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Jane Gibb

Jane and her husband Steve ministered at Trinity Baptist Church in Cairns, Australia for fourteen years before moving to serve as missionaries in Port Vila, Vanuatu. Jane has a bachelor of education. Jane is active in ministry in Vanuatu as well as being a busy mother of six.

12 Comments

  1. avatar

    Jeremy

    Where did you get that picture of me?

    Reply
  2. avatar

    lumpy

    Sorry Jane, it’s too long…….fell asleep half way through. Did you mention babies and biscuits in the last bit?

    Reply
  3. avatar

    Jane Gibb

    Hey, I should have subtitled this “For Wives Only” . . . Very funny, guys!

    Reply
  4. avatar

    Jason Harris

    @Jane,

    I’m unclear on whether you’re referring to converted husbands? Is there a difference?

    How can a wife love her husband if she never confronts his sin? Your thoughts?

    Reply
  5. avatar

    Jane Gibb

    Good point, Jason. I’ve heard 1 Peter 3 explained mostly from the point of view that it is speaking about unconverted husbands, but I think the wording of “obey not the word” is broad enough to cover disobedient believing husbands. So in this post I was mostly addressing wives whose converted husbands let them down by failing in their responsibilities.

    General instructions for all believers include the commands to instruct, exhort, warn, stir up (to love and good works), admonish, and rebuke. In the body of Christ we should be doing all this for one another in the spirit of love. Peter is addressing the unique relationship within marriage where there is a God-given order. God graciously removes from the wife the responsibility of changing her husband. That’s a heavy burden and puts a lot of strain on a marriage. Instead, God reminds wives to focus on their own hearts and lives. A woman’s demeanour in the home frees her husband emotionally and spiritually to respond to other avenues of confrontation. A wife who is struggling with her husband’s refusal to submit to the Scriptures should first pray and then check her own spirit (is she submissive and respectful, gentle and quiet?) If he does not respond to her gentleness, then she should ask for help from the church. Men in the church should confront one another about sin in each other’s lives.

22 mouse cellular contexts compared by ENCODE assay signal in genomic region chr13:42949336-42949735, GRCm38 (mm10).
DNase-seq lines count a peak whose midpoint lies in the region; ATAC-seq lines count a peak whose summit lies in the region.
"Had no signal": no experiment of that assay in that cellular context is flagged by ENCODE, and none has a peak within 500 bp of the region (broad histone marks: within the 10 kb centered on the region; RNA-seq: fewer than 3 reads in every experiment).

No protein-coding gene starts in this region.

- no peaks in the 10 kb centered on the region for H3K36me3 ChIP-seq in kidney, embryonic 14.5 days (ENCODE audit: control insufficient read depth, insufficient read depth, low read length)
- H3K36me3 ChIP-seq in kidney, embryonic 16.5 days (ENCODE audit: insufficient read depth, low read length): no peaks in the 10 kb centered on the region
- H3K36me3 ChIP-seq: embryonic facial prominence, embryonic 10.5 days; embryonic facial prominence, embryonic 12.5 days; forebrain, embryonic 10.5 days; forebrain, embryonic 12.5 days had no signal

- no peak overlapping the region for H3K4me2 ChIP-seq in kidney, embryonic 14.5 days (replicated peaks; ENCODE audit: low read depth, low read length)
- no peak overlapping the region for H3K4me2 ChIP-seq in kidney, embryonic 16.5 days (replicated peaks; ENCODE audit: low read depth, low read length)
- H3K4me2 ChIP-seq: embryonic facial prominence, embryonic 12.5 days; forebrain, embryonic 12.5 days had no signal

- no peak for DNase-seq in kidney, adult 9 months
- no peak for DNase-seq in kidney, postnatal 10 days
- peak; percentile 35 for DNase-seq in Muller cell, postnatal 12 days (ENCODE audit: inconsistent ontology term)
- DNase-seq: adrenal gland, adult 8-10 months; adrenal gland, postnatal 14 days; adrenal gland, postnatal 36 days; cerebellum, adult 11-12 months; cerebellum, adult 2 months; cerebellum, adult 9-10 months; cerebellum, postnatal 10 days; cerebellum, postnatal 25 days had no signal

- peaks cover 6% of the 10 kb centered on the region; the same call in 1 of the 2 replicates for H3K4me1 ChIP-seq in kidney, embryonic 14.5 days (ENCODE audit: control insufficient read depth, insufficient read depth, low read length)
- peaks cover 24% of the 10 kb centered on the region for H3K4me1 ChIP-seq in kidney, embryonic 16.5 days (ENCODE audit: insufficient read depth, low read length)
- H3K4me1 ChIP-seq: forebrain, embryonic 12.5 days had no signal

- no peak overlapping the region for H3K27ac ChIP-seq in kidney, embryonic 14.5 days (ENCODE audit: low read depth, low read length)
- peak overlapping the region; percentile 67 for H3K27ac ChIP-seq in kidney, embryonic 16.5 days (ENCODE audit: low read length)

Am I saying that there is never a time when a woman can speak to her husband about sin in his life? Or that she should not be bringing the gospel to him if he is not a believer? Not at all. But if her attitudes and actions don’t measure up to gospel grace, her words will fall on deaf ears, or worse–harden his heart.

    Reply
  6. avatar

    Joy

    I had the same question as Jason. There has been too much wrong teaching on submission and some husbands dictatorially command respect and servitude. God tells the husband to focus on his side (loving as Christ loves) and leave her submitting to God to convict her about, just as much as the opposite point is true that you brought out in your article. Because of this, it may be helpful to state that when abuse (physical, verbal, emotional) has become a pattern in his life, a wife is aiding in his sin if she does not get him some help. Separation for a bit may even be necessary to encourage this. It’s against the law, whether he’s a Christian or not. I’ve seen too much of this happen and it is tolerated for years in the name of being submissive.